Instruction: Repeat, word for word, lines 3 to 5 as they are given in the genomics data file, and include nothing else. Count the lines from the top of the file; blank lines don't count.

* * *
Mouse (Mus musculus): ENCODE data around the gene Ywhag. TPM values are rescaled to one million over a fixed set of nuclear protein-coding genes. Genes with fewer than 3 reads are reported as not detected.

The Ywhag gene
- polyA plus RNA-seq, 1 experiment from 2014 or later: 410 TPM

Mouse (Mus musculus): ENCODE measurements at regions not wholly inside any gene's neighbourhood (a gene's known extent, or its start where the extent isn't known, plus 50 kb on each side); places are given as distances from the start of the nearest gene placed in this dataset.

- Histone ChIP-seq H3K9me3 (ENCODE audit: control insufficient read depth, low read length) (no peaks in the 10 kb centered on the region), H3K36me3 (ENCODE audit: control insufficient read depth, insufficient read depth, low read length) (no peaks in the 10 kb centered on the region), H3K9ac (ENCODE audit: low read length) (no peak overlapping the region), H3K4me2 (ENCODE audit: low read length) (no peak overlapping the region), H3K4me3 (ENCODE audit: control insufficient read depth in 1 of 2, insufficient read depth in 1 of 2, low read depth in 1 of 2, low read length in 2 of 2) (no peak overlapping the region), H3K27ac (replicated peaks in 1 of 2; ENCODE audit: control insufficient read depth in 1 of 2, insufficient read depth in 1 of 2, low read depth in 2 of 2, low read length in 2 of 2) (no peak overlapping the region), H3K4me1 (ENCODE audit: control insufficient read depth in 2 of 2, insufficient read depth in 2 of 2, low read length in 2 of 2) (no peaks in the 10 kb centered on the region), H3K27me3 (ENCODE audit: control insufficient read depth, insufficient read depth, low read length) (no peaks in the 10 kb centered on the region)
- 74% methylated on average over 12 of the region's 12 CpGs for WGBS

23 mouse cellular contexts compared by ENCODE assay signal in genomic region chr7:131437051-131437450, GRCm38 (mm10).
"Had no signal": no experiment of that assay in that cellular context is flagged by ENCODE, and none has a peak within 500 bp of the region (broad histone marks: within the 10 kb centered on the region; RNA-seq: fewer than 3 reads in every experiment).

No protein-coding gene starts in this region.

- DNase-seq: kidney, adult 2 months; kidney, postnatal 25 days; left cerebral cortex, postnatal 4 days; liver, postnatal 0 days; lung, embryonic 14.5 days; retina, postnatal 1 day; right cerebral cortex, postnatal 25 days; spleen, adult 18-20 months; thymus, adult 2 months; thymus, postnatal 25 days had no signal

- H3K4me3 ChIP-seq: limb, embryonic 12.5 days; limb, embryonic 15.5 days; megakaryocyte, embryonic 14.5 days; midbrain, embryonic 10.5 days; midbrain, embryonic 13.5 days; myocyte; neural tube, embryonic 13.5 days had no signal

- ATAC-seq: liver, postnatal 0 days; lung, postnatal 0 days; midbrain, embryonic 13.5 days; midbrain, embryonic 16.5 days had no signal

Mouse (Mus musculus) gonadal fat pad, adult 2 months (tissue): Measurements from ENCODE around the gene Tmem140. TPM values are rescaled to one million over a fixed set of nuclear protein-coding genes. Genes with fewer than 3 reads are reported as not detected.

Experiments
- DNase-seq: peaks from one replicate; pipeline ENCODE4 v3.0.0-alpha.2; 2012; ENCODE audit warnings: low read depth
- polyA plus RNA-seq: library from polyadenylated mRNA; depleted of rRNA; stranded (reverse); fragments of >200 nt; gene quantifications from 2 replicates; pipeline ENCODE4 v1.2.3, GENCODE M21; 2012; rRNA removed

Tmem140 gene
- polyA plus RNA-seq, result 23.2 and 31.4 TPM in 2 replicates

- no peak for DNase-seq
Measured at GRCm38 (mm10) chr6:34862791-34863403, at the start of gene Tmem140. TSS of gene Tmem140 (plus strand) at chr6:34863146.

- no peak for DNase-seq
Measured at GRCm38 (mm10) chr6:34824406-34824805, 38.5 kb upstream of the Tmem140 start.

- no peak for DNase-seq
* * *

- polyA plus RNA-seq, 1 experiment from 2014 or later: 410 TPM

Mouse (Mus musculus): ENCODE measurements at regions not wholly inside any gene's neighbourhood (a gene's known extent, or its start where the extent isn't known, plus 50 kb on each side); places are given as distances from the start of the nearest gene placed in this dataset.

- Histone ChIP-seq H3K9me3 (ENCODE audit: control insufficient read depth, low read length) (no peaks in the 10 kb centered on the region), H3K36me3 (ENCODE audit: control insufficient read depth, insufficient read depth, low read length) (no peaks in the 10 kb centered on the region), H3K9ac (ENCODE audit: low read length) (no peak overlapping the region), H3K4me2 (ENCODE audit: low read length) (no peak overlapping the region), H3K4me3 (ENCODE audit: control insufficient read depth in 1 of 2, insufficient read depth in 1 of 2, low read depth in 1 of 2, low read length in 2 of 2) (no peak overlapping the region), H3K27ac (replicated peaks in 1 of 2; ENCODE audit: control insufficient read depth in 1 of 2, insufficient read depth in 1 of 2, low read depth in 2 of 2, low read length in 2 of 2) (no peak overlapping the region), H3K4me1 (ENCODE audit: control insufficient read depth in 2 of 2, insufficient read depth in 2 of 2, low read length in 2 of 2) (no peaks in the 10 kb centered on the region), H3K27me3 (ENCODE audit: control insufficient read depth, insufficient read depth, low read length) (no peaks in the 10 kb centered on the region)